I enjoyed presenting at EdTech 2019 in Dundalk IT yesterday - it must be one of the friendliest conferences going! Here is a copy of my slide presentation and abtract:
Cramming for exams is a widespread phenomenon where students study almost non-stop just before an exam that’s coming up, but that they haven’t prepared fully for. This traditionally involves going through notes which are either provided by a teacher/instructor, or taken by the students themselves. Cramming is the opposite of the “Spacing Effect” which states that studied material spaced out over time will be remembered better when compared to when material is crammed together. While educators agree that cramming in a poor strategy for learning, it is still a strategy employed by many students. With the arrival of video websites, such as YouTube in 2005, there are many opportunities for modern day students to learn from short videos created by content developers for this purpose.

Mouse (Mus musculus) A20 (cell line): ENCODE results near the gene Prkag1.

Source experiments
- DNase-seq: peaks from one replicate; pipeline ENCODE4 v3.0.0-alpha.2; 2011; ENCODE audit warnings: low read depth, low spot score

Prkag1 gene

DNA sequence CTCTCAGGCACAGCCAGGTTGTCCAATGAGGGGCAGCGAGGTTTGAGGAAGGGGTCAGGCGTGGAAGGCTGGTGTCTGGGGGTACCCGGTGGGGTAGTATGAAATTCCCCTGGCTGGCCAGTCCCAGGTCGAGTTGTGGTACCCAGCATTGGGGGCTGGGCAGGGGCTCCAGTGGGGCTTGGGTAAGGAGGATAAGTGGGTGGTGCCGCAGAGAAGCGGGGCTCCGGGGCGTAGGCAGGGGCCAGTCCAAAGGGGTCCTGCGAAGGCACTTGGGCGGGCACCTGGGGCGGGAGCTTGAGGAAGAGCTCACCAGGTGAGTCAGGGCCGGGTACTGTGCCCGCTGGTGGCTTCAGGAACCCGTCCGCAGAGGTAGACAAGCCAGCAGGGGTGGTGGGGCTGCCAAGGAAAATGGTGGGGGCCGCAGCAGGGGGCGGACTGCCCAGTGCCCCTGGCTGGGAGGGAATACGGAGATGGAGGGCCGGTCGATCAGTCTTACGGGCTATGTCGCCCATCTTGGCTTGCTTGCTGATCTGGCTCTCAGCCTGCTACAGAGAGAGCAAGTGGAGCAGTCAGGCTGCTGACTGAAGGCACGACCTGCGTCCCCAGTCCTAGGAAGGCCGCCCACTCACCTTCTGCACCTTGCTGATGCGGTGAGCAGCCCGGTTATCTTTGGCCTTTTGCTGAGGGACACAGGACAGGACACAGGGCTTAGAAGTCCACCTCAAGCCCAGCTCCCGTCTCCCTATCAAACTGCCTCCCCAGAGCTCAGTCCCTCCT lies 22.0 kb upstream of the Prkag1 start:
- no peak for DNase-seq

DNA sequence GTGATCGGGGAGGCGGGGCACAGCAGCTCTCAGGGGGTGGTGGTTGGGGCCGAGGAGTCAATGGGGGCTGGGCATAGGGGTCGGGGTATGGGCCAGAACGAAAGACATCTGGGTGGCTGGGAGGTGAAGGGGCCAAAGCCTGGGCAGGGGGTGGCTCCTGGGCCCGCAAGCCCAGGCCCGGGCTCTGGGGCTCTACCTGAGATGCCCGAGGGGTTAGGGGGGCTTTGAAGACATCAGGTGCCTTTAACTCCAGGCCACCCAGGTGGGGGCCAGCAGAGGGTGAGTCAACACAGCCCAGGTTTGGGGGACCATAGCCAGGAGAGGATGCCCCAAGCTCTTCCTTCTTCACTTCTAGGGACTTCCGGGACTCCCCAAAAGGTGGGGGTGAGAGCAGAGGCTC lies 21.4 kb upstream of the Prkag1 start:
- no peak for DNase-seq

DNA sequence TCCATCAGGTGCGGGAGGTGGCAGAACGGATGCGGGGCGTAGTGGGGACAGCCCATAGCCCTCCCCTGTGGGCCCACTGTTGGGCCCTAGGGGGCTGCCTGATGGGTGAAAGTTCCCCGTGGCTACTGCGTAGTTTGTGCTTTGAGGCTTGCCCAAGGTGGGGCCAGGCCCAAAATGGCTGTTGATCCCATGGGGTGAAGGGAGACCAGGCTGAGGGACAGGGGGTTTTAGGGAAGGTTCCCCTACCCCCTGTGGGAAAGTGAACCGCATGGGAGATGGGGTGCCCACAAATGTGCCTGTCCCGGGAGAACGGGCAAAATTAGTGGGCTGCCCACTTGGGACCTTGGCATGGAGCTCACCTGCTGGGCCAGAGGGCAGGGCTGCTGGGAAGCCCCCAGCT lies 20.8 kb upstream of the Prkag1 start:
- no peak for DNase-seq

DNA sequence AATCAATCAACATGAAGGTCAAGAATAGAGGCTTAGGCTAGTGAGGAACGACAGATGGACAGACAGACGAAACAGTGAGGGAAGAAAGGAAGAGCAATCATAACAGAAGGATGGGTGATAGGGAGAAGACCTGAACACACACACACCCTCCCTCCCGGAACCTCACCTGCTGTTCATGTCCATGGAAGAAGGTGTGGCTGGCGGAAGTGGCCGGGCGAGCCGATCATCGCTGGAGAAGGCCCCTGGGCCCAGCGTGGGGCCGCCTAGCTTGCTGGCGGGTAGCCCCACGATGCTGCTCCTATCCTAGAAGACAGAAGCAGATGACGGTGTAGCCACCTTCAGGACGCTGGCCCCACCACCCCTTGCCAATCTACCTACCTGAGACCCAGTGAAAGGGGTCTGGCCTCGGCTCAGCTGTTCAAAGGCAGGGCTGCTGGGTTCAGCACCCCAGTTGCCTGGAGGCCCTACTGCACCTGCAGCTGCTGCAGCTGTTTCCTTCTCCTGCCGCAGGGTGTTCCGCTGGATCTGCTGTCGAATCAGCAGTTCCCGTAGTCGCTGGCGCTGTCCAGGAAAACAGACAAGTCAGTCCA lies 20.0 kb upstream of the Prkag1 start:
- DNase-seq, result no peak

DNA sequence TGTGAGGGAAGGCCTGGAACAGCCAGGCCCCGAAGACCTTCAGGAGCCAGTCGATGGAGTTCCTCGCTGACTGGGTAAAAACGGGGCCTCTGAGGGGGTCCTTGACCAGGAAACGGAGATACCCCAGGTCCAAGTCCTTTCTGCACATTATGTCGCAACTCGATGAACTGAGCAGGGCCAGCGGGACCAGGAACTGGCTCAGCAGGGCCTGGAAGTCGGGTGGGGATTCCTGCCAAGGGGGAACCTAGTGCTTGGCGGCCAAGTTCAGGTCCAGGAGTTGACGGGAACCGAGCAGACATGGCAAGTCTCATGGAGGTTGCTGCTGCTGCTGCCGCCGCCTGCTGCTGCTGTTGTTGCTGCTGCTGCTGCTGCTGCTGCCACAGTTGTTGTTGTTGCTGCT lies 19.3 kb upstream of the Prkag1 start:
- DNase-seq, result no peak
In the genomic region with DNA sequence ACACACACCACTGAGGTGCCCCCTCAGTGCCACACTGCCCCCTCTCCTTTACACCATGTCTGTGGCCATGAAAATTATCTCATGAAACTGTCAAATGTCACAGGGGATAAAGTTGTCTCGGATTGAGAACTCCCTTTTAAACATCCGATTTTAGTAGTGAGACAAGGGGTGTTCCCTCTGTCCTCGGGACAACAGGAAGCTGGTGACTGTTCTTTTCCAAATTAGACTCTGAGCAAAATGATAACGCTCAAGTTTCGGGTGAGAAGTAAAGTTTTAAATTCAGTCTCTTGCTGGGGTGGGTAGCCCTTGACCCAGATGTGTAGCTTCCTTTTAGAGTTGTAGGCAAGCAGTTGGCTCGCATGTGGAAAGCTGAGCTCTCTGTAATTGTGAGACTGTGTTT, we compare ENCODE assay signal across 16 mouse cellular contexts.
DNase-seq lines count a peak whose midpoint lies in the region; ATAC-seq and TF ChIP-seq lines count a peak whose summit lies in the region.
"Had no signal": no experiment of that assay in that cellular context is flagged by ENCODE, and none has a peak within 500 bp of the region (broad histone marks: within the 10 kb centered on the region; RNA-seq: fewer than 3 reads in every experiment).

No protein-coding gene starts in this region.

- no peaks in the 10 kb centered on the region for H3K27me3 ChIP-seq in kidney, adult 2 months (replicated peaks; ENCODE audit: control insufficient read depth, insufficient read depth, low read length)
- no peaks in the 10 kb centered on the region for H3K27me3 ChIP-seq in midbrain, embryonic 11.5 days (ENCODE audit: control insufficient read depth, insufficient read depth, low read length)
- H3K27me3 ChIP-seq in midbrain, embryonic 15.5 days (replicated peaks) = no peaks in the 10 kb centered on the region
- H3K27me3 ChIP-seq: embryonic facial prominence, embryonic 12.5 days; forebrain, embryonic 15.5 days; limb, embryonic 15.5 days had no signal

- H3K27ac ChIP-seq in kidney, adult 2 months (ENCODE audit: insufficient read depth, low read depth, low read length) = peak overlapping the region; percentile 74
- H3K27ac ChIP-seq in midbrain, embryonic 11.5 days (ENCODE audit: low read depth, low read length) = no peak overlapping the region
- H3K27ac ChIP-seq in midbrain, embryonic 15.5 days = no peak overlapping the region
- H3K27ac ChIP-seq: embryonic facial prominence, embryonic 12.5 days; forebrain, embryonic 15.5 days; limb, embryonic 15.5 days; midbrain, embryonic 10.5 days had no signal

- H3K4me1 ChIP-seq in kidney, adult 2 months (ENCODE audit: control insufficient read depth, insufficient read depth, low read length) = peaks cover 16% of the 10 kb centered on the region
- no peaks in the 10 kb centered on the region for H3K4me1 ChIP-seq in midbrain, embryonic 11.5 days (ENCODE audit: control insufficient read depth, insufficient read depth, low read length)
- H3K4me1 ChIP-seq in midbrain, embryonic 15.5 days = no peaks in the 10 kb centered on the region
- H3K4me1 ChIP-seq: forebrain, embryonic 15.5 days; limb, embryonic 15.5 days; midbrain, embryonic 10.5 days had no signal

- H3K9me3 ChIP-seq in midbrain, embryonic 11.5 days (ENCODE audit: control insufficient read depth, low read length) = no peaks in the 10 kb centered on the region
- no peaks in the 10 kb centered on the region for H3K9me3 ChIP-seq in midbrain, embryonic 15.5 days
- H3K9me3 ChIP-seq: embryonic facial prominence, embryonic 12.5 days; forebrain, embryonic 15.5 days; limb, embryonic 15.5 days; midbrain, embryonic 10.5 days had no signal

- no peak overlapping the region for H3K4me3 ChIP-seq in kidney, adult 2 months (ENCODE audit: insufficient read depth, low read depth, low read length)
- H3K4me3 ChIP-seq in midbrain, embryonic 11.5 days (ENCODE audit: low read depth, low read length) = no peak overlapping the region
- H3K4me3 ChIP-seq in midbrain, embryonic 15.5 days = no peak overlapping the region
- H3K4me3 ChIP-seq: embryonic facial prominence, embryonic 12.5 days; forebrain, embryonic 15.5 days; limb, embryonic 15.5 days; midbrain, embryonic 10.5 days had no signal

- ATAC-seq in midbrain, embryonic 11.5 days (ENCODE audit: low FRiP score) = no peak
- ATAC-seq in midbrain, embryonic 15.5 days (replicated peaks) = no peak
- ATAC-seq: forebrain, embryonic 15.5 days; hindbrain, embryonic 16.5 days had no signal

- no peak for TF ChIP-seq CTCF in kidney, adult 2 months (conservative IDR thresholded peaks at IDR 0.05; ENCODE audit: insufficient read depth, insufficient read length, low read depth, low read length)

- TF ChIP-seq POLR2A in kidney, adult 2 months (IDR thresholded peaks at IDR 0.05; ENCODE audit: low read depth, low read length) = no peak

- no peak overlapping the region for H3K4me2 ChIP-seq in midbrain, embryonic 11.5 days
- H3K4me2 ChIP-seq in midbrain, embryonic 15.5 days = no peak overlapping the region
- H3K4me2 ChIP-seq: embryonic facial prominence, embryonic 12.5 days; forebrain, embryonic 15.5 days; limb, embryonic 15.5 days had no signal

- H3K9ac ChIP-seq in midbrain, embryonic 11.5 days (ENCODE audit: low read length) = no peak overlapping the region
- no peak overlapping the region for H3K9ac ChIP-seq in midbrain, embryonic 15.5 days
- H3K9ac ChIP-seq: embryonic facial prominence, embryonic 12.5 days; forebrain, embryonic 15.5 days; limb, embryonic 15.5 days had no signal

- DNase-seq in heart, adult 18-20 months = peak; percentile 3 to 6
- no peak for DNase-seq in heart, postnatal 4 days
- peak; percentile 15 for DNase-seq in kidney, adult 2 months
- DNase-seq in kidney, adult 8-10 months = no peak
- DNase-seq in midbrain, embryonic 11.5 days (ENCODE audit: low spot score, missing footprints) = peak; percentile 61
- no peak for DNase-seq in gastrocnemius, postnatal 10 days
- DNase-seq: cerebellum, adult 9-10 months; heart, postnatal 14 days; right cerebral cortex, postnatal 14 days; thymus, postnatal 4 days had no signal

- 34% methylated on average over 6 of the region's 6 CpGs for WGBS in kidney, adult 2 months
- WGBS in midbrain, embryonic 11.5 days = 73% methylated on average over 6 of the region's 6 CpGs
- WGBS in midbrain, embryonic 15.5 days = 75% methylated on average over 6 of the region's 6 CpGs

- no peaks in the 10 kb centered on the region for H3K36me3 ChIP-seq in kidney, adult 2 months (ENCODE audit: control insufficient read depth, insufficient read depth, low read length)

In this study, data for views, audience retention, and durations of on-line videos provided as support for Statistics modules are examined. The data show stark evidence of intense last-minute study where key videos are viewed in the 48-hour period before a scheduled exam takes place. Almost no views are recorded for the support videos throughout the semester or in the aftermath of an exam. Individual videos are linked to specific exam questions to show the cramming effect. Audience retention and average duration in the 48-hour period before an exam are compared with retention and duration outside this period. Overall, the results clearly indicate that on-line support videos are now part of the cramming phenomenon. No evidence of the spacing effect was found.